Li, Guohui (2009-05). Investigation of the aerosol-cloud interaction using the WRF framework. Doctoral Dissertation.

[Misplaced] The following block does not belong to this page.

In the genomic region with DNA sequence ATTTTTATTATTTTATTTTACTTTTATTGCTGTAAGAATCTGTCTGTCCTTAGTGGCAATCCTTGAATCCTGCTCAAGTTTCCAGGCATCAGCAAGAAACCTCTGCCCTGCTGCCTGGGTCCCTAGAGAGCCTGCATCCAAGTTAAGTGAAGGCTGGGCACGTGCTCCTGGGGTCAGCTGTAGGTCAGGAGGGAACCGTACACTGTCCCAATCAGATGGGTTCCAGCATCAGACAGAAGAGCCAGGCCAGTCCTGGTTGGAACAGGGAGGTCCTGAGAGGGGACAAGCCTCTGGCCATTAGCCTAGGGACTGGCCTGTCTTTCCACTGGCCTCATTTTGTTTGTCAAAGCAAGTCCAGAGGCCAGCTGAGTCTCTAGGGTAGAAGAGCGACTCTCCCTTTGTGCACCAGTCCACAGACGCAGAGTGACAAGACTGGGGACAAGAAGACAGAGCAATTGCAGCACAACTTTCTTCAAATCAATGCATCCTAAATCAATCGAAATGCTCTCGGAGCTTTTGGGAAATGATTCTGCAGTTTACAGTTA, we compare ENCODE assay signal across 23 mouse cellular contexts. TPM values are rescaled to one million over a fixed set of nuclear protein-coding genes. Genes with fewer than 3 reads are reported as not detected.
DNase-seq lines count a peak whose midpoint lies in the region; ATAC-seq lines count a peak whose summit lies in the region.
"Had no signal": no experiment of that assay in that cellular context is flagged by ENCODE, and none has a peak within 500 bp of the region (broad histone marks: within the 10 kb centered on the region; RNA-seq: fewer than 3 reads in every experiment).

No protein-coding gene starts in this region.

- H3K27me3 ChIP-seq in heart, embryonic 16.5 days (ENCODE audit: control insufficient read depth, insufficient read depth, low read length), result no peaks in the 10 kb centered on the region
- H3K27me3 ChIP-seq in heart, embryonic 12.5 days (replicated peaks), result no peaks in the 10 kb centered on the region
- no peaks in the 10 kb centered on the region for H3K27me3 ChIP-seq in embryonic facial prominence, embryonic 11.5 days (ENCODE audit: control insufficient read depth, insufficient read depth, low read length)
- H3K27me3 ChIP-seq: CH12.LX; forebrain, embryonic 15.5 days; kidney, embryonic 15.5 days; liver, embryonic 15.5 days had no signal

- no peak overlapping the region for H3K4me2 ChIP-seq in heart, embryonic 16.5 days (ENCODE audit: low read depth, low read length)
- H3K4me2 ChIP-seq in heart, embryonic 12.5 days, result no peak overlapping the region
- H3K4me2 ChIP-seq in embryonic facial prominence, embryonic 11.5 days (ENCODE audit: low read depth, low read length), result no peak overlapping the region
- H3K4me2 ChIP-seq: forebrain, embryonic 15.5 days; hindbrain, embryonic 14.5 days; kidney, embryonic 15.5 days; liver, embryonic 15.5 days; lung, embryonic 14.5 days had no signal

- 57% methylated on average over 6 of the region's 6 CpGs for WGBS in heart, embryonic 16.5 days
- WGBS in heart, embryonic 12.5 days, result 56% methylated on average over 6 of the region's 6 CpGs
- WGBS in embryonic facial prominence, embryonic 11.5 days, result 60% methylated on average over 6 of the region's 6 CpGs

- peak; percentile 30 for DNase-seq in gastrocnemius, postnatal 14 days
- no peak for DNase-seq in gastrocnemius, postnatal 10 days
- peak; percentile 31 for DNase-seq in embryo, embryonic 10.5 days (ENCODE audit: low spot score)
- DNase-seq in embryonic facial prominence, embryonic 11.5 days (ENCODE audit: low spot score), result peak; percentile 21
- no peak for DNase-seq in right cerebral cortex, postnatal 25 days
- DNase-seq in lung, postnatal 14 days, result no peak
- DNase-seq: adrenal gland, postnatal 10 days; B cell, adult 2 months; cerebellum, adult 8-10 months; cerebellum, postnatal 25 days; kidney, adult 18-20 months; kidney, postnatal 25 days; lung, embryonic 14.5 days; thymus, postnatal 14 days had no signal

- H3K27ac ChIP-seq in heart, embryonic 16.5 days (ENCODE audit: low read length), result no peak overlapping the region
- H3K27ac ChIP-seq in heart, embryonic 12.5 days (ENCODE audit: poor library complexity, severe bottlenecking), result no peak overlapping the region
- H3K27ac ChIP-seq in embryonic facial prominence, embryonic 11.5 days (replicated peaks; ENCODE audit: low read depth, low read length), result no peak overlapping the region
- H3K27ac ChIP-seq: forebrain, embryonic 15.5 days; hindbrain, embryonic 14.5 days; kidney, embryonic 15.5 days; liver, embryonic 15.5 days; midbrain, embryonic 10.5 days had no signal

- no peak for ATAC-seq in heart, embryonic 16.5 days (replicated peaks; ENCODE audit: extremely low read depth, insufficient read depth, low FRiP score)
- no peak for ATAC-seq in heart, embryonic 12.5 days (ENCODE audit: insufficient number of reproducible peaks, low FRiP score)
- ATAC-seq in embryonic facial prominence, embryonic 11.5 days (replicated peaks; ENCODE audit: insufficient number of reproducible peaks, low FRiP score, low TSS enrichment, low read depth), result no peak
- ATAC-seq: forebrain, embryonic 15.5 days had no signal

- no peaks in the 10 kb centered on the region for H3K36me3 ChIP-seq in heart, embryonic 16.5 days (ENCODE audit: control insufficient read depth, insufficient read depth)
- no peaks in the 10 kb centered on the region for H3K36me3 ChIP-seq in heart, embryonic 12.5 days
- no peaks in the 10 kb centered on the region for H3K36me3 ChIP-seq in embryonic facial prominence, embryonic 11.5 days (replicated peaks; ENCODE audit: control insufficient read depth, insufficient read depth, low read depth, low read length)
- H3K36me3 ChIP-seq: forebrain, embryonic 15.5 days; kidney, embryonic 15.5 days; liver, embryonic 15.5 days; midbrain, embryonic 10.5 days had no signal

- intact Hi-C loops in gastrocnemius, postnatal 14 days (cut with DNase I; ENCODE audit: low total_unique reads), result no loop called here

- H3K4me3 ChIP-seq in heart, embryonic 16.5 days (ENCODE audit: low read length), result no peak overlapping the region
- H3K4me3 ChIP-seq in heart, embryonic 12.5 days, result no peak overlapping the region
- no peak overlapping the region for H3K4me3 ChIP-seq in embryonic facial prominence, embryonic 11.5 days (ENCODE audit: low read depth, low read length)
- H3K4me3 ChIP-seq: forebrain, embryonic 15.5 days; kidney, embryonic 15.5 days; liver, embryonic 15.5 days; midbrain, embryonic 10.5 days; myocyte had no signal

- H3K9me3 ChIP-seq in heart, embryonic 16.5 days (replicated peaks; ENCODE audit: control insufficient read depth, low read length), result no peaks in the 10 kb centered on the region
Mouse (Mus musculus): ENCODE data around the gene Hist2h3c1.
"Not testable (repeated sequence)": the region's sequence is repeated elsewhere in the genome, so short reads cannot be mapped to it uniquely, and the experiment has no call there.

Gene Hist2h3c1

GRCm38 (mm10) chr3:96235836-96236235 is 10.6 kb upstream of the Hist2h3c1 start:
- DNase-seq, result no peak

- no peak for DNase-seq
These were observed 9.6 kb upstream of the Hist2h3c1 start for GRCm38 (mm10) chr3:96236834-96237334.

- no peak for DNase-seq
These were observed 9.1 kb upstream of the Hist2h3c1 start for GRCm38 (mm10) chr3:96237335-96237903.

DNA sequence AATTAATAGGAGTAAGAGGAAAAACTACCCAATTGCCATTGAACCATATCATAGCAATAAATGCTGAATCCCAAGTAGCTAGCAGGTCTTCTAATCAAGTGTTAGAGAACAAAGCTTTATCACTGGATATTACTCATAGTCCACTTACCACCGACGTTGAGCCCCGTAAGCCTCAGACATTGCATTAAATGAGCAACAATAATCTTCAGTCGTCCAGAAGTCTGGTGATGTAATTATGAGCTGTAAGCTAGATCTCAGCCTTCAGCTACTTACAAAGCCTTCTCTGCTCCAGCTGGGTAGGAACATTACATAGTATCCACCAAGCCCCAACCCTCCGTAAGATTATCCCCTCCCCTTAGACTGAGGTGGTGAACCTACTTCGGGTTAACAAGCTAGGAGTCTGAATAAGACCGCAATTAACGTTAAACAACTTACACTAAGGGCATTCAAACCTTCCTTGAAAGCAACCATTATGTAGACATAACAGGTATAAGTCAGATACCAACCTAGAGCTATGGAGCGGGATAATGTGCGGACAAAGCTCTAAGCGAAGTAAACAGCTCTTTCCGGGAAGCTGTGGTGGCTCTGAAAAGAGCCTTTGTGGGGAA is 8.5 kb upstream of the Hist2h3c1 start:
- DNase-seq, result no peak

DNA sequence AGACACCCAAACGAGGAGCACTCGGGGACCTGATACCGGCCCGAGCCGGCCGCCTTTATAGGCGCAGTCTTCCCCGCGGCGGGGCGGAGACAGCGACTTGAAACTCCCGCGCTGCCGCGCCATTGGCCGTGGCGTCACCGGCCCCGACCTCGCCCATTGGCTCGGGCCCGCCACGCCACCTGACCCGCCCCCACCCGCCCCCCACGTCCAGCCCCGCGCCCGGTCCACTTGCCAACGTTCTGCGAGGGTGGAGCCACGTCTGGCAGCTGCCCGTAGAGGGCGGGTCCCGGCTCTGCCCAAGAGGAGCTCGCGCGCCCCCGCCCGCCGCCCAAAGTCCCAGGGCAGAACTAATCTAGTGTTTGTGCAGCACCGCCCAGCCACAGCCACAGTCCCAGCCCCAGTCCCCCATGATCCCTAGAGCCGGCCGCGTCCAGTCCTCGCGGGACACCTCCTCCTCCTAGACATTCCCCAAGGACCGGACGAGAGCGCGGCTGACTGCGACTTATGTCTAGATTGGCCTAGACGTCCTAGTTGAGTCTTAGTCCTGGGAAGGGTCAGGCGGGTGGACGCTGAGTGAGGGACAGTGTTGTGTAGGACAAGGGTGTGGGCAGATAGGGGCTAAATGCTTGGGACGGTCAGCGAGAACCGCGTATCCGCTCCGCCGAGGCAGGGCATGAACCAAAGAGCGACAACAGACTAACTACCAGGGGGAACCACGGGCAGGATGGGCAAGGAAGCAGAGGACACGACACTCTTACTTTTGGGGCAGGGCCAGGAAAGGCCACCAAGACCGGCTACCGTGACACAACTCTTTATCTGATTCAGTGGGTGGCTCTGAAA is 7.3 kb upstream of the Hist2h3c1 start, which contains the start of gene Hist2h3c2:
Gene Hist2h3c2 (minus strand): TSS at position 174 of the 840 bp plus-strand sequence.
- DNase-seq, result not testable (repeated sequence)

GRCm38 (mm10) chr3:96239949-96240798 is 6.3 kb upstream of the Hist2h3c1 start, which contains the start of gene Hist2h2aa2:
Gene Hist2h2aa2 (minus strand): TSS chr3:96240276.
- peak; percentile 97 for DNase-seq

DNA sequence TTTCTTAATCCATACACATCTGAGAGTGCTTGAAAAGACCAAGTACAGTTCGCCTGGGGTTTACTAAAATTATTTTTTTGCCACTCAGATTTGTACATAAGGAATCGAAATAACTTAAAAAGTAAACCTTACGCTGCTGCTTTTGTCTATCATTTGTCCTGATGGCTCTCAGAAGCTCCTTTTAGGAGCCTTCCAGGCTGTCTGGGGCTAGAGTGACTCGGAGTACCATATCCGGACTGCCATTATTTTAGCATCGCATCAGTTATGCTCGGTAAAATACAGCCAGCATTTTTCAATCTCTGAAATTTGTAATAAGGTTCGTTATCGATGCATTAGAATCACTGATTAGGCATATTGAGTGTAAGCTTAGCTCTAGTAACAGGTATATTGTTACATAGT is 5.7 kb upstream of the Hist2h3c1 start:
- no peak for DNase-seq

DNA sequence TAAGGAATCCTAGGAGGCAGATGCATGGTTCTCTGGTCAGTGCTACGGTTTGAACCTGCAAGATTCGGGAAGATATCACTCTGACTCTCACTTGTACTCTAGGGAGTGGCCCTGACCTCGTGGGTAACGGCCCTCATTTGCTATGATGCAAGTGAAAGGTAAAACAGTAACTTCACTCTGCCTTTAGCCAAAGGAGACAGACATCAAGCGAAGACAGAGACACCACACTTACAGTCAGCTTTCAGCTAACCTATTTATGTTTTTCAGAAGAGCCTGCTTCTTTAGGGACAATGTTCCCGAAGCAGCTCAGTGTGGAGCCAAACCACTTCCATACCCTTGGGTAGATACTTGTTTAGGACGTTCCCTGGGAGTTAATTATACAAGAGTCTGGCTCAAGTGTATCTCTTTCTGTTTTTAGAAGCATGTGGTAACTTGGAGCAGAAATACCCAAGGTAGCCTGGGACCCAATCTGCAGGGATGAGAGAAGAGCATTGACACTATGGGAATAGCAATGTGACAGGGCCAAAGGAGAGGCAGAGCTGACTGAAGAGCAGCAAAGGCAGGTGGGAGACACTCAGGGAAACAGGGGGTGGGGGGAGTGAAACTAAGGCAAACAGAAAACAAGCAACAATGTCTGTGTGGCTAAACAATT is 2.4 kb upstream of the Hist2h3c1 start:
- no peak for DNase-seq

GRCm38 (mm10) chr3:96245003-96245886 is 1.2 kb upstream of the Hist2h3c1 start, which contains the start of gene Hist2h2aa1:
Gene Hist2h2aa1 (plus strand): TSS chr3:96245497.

In this dissertation, a two-moment bulk microphysical scheme with aerosol effects is developed and implemented into the Weather Research and Forecasting (WRF) model to investigate the aerosol-cloud interaction. Sensitivities of cloud properties to the representation of aerosol size distributions are first evaluated using a simple box model and a cloud resolving model with a detailed spectral-bin microphysics, indicating that the three-moment method generally exhibits better performance in modeling cloud properties than the two-moment method against the sectional approach. A convective cloud event occurring on August 24, 2000 in Houston, Texas is investigated using the WRF model, and the simulation results are qualitatively in agreement with the measurements. Simulations with various aerosol profiles demonstrate that the response of precipitation to the increase of aerosol concentrations is non-monotonic. The maximal cloud cover, core updraft, and maximal vertical velocity exhibit similar responses as precipitation. The WRF model with the two-moment microphysical scheme successfully simulates the development of a squall line that occurred in the south plains of the U.S. Model experiments varying aerosol concentrations from the clean background case to the polluted continental case show that the aerosol concentrations insignificantly influence the rainfall pattern/distribution, but can remarkably alter the precipitation intensity. The WRF experiment with polluted aerosols predicts 12.8% more precipitation than that with clean aerosols, as well as more intensive rainfall locally. Using the monthly mean cloudiness from the International Satellite Cloud Climatology Project (ISCCP), a trend of increasing deep convective clouds over the north Pacific in winter from 1984 to 2005 is detected. Additionally, through analyzing the results from the Global Precipitation Climatology Project (GPCP) version 2, we also show a trend of increasing wintertime precipitation over the north Pacific from 1984 to 2005. Simulations with the WRF model reveal that the increased deep convective clouds and precipitation are reproduced when accounting for the aerosol effect from the increasing Asian pollution outflow.